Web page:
New York: Skin colour is a significant factor for male immigrants obtaining employment in the US, says a new study.
Among men, darker skin colour negatively influenced their likelihood of employment, even after accounting for the effects of race and other demographic and education related variables, the study found.
The negative effect of darker skin colour was particularly salient for Asian male immigrants.
The researchers said the findings were important because the racial composition of the American population is increasingly expanding beyond black and white.
Today, immigrants from Asia and Latin America account for the majority of new immigrants to the US, and people of Asian and Latin American descent are also the fastest growing populations in the US.
The study found that for female immigrants, the lightness or darkness of their skin did not matter in terms of securing employment after controlling for the effect of race.
While, black and Asian women were disadvantaged compared to white female immigrants, Latin American women were not.
“Our findings suggest that the colour lines are gendered, and that race alone is no longer enough to understand the current stratification system,” said co-researcher Andrea Gomez Cervantes from the University of Kansas).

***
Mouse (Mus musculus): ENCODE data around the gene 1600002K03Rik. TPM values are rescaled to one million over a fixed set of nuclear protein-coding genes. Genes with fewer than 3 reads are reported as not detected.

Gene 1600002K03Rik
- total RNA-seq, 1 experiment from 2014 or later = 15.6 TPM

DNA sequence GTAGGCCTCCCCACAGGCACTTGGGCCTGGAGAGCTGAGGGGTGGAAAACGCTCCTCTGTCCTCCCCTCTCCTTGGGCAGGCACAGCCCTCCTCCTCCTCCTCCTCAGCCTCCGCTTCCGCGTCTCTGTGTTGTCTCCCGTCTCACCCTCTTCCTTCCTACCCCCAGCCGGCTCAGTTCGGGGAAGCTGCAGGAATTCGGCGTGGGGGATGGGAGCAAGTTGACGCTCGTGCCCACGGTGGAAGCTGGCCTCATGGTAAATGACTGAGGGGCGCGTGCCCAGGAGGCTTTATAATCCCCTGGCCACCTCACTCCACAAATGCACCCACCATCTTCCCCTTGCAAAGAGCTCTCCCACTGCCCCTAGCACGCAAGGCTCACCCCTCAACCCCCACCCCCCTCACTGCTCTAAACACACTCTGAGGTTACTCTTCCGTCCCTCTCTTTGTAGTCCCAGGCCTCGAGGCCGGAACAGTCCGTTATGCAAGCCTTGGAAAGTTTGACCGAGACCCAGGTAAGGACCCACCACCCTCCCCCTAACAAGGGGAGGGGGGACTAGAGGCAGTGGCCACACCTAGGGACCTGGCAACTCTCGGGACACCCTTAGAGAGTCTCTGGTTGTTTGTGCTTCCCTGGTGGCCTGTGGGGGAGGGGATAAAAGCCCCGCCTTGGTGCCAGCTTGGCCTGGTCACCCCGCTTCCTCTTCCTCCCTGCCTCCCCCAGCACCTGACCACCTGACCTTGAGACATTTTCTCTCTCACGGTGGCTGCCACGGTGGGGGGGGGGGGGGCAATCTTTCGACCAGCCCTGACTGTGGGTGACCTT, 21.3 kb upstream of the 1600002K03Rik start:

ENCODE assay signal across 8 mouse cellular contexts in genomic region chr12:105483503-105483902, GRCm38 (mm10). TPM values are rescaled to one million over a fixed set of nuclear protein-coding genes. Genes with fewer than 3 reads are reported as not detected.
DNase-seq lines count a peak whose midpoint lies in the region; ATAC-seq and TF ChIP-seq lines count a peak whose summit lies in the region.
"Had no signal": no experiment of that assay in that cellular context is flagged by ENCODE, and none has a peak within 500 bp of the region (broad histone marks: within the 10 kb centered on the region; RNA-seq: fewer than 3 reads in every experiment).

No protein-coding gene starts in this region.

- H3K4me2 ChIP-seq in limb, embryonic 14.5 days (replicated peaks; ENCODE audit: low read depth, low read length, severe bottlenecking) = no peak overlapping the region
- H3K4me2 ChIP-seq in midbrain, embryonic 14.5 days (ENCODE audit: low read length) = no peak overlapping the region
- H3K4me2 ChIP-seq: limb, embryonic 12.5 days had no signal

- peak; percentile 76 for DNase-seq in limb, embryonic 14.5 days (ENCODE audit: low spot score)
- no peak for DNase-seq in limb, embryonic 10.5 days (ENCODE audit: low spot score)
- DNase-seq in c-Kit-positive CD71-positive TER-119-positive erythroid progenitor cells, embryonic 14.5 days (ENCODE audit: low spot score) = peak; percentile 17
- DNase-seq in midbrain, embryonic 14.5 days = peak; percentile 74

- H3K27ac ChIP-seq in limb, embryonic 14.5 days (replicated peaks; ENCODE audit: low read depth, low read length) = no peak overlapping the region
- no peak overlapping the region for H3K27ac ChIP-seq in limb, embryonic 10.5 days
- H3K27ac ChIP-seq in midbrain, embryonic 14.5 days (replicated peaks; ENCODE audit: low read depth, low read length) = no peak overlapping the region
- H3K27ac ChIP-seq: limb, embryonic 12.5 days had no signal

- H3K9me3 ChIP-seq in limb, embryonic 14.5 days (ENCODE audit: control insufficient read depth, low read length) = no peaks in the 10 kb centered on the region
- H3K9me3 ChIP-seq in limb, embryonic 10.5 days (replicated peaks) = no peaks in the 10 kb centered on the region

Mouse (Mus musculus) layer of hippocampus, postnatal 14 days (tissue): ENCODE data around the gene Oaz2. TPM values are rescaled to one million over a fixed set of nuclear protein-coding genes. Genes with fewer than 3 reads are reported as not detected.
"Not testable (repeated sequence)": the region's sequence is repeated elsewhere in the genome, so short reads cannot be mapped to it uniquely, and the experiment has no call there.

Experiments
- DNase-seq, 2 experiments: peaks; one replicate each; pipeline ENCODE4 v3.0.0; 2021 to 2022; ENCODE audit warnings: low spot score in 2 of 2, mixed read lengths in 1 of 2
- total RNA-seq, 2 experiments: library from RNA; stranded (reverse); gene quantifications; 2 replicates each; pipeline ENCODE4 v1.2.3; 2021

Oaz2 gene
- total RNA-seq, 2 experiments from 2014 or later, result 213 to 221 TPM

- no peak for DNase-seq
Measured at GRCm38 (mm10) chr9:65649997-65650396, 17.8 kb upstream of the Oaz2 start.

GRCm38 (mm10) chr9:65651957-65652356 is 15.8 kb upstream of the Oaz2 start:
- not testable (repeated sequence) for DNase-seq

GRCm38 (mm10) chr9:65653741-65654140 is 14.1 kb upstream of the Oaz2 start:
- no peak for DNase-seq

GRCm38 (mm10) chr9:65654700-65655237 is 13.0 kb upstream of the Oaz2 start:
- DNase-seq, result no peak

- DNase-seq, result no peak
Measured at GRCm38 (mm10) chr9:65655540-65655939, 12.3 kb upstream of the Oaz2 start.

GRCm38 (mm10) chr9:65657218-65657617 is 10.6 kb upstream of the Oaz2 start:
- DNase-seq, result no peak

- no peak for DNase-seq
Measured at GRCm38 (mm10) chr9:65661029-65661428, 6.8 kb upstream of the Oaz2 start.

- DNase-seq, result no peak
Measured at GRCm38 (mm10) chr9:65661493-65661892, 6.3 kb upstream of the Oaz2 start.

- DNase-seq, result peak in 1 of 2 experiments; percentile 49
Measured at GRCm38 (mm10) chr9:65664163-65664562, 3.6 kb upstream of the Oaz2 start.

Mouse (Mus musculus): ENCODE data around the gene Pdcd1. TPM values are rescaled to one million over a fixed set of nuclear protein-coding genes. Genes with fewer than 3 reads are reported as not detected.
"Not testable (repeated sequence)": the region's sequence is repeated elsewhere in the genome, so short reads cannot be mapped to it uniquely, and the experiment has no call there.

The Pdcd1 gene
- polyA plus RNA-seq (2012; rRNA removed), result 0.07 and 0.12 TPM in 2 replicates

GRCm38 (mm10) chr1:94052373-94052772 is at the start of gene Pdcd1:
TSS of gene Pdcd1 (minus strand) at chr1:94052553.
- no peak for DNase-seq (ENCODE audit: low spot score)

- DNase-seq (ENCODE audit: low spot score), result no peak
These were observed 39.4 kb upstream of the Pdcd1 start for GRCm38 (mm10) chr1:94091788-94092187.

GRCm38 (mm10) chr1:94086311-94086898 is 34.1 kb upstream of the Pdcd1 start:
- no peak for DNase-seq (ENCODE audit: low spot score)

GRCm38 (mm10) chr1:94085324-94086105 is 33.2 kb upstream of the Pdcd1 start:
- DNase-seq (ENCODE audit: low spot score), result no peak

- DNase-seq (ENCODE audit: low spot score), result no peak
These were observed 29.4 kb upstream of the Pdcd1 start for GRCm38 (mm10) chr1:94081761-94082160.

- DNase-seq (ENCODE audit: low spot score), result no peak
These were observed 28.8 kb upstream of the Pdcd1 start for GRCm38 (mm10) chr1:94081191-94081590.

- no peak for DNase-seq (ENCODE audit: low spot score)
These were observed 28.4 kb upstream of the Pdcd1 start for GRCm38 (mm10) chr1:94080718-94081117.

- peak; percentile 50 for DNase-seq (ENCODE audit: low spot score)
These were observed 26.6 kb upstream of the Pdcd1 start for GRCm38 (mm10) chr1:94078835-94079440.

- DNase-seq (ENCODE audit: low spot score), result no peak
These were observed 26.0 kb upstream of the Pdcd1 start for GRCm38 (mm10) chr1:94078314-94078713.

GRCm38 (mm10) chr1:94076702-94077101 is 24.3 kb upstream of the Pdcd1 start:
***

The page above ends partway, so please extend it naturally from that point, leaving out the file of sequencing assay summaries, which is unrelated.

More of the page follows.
It is probable that meanings of femininity and masculinity are intertwined with those of skin colour, she said.
“The masculinity and threatening images attached to darker skin may have a negative impact for men, while those negative images are not applied to women, leading to different outcomes for men and women of colour,” Gomez Cervantes added.
The authors relied on the data from the 2003 adult sample of the New Immigrant Survey to look at interactions of skin colour and race as well as skin colour and gender on legal immigrants’ employment probabilities.
Census experts have predicted that by 2050, whites will compose 46.6 percent of the American population while the racial minority population will more than double from what it is presently.
The study is scheduled to be presented at the ongoing 110th Annual Meeting of the American Sociological Association in Chicago.